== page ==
GOP Retreats On New Ethics Rules

Chinese actress Zhang Ziyi arrives for the Giorgio Armani spring-summer 2010 fashion collection presented in Milan, Italy, Thursday, Sept. 24, 2009.
House Republicans have blinked first in their running confrontation with Democrats over new ethics rules.

House Speaker Dennis Hastert, leading the Republican retreat, said Wednesday he stands ready to "step back" on new ethics rules that Democrats charge are designed to shelter embattled GOP leader Tom DeLay.

Hastert said he intends to send a letter to House Democratic Leader Nancy Pelosi signaling his willingness to repeal the controversial rules changes.

The GOP leader said he hoped to arrange a vote Wednesday to revert to old rules governing ethics investigations, thus ending a partisan stalemate.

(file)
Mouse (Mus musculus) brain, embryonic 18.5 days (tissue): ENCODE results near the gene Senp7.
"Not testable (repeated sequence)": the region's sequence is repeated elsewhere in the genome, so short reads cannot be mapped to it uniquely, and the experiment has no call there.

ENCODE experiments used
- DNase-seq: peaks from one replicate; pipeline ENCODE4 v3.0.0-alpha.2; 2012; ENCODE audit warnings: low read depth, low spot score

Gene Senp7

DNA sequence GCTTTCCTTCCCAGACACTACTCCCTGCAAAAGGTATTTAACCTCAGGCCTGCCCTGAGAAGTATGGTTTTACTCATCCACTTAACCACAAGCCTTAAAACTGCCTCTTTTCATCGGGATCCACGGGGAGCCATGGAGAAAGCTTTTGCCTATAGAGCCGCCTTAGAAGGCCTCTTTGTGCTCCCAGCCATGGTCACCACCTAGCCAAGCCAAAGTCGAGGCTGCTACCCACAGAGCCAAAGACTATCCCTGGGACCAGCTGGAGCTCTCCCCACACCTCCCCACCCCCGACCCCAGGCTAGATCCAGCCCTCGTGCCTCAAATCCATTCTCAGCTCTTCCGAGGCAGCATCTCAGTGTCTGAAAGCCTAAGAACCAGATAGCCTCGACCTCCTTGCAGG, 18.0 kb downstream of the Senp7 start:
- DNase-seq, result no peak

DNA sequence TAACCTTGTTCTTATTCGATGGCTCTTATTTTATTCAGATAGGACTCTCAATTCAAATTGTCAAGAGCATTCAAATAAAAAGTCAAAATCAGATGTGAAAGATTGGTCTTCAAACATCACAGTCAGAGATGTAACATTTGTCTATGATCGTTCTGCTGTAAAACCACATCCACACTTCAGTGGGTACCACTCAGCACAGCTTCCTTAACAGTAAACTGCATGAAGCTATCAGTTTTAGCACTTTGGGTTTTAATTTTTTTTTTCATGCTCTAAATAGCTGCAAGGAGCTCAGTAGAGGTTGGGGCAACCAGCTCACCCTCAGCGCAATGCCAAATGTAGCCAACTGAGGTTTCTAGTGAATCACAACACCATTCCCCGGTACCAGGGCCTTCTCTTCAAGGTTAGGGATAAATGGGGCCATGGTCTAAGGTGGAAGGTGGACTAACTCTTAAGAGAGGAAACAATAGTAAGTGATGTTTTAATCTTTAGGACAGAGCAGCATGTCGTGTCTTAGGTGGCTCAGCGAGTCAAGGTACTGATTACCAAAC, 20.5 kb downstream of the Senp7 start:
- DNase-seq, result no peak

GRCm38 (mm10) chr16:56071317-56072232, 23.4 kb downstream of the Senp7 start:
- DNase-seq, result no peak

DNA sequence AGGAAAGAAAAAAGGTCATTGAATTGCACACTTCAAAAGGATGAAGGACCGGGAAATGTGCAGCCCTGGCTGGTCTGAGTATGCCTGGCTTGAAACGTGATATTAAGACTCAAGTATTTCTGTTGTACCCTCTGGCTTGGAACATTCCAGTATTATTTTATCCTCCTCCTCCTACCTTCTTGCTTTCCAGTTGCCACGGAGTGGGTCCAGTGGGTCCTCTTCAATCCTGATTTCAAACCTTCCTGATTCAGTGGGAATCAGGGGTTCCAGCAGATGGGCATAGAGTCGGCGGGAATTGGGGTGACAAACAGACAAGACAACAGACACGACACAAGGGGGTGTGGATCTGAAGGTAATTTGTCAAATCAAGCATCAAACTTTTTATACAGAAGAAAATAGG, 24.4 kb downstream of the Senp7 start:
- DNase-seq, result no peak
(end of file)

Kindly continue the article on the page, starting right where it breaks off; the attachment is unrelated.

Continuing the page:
Hastert's comments came after a closed-door meeting of the GOP rank and file, the latest in a string of private sessions in which Republicans discussed ways to stem the political damage from an ethics deadlock that has become entwined with DeLay, the controversial majority leader.

"I think they just took the heat," Pelosi, a California congresswoman, told reporters. "I think there's been an editorial in every paper in the country saying this is wrong," she said.

Democrats have prevented the ethics committee from getting down to business for the year. They have demanded that Republicans agree to reverse the ethics rules — seen as devised to thwart a committee investigation of DeLay — or else appoint a bipartisan panel to draft new rules.

Hastert told reporters outside the meeting that his intention earlier in the year had been to create a new set of rules that was fair to all lawmakers, regardless of party. Given Democratic criticism, he said, "I'm willing to step back."

"We need to move forward with an ethics process," he added.